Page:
Tag Archives: death in a dental chair

Get sedation for your extractions to minimize risk of complications

My dentist is about to pull seven teeth from my upper jaw to make room for a full upper denture. This seems pretty traumatic to me. He’s very old fashioned and doesn’t even use nitrous oxide. I’m 60 yrs old and have had a lifetime of physical pain as a polio survivor with complications. Don’t you think he’s asking a bit much from me? He’s been my dentist for 20 yrs so I don’t really want to change dentists this late in the game.
– Suzanne from Idaho

Suzanne,
If you’re dreading the idea of having seven teeth extracted with only novocain and you don’t want to switch dentists, then I would recommend that you ask your dentist to refer you to an oral surgeon for the extractions. The oral surgeon will be able to sedate you for the procedure.

A tooth extraction, in my opinion, is the most traumatic type of routine dental treatment, and having seven teeth extracted at once, especially if you are stressed out about it, carries a high degree of risk of some adverse event, such as a stroke, heart attack, or other complication. Plus, when you’re having upper extractions, it requires a lot of novocain. Each tooth requires a separate injection.

I served as a consultant once for a lawyer in Colorado who was defending a dentist against his dental board who wanted to take away his license after a woman died in his dental chair. The board was alleging that he had over-sedated her. But it was my opinion, after closely examining the records of what drugs were given, compared with the timeline of her appointment, that the woman had gone unconscious as a reaction to the large amount of novocain she had been given, and the dentist misinterpreted her reaction as a reaction to the sedative medications, and mis-managed it as a sedative overdose. My conclusion was seconded by another expert in dental sedation. She had a number of teeth extracted that day, which required a large amount of novocain. Since she was a high-risk medically compromised patient, she ended up dying from that.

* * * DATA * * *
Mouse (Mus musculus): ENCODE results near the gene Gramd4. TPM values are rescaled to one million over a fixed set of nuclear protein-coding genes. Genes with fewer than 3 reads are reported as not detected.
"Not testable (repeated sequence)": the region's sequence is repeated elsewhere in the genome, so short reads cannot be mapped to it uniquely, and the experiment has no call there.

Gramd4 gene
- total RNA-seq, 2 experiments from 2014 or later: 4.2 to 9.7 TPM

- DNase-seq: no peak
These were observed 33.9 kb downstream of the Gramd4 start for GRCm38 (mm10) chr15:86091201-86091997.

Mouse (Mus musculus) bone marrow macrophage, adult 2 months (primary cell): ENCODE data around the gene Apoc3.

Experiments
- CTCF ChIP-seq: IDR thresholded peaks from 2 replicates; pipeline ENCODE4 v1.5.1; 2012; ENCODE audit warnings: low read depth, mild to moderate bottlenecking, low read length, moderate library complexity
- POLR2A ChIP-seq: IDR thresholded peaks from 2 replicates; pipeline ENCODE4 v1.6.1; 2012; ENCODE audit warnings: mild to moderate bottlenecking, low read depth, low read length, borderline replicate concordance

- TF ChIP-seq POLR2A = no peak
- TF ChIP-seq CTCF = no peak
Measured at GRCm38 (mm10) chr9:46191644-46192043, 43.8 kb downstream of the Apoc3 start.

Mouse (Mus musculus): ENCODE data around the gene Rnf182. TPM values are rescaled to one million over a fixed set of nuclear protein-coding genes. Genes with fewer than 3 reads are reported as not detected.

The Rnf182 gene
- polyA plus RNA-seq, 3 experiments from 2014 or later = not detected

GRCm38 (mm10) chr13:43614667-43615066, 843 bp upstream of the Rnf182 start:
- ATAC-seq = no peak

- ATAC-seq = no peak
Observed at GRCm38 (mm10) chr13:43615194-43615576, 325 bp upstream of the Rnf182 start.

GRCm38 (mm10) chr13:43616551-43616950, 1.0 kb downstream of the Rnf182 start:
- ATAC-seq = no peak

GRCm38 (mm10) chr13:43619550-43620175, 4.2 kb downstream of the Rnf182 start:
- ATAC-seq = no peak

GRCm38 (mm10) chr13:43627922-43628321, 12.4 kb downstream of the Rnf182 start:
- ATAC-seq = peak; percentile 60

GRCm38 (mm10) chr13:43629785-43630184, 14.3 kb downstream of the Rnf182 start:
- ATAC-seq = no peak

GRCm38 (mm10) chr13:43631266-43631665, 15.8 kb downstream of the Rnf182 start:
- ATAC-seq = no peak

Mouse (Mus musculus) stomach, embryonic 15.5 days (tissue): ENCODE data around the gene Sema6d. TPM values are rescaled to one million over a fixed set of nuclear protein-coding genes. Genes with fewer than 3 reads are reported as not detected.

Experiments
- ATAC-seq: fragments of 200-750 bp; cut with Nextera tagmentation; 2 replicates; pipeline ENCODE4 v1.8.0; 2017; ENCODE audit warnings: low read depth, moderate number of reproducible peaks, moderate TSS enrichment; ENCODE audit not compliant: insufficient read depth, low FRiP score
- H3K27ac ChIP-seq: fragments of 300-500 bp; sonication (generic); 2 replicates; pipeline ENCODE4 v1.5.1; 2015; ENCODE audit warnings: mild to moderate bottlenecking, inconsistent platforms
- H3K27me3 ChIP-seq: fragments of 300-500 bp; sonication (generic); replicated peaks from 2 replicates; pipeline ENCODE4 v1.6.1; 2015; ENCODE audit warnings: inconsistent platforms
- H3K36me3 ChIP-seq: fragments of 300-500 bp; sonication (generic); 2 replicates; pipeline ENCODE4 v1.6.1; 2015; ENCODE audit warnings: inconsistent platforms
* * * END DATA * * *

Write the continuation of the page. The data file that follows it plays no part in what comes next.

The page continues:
I’m not suggesting that you are at risk of dying from this procedure, because I am assuming that medically you are in good condition and that your dentist is very capable. (You mentioned you have complications from polio, but since you didn’t mention any medical complications, it’s sounding like you just have disability and pain complications.) But I am telling you that there are risks of complications from an appointment with multiple extractions, both from the stress of the appointment and the large amount of novocain required. That risk is minimized with appropriate, competent administration of sedation. Worrying about it, as you are, also increases your stress level.

Of course, if any assumptions I am making are incorrect, then that changes the conclusions.

This blog is sponsored by Cleveland implant dentist Dr. Brad Hylan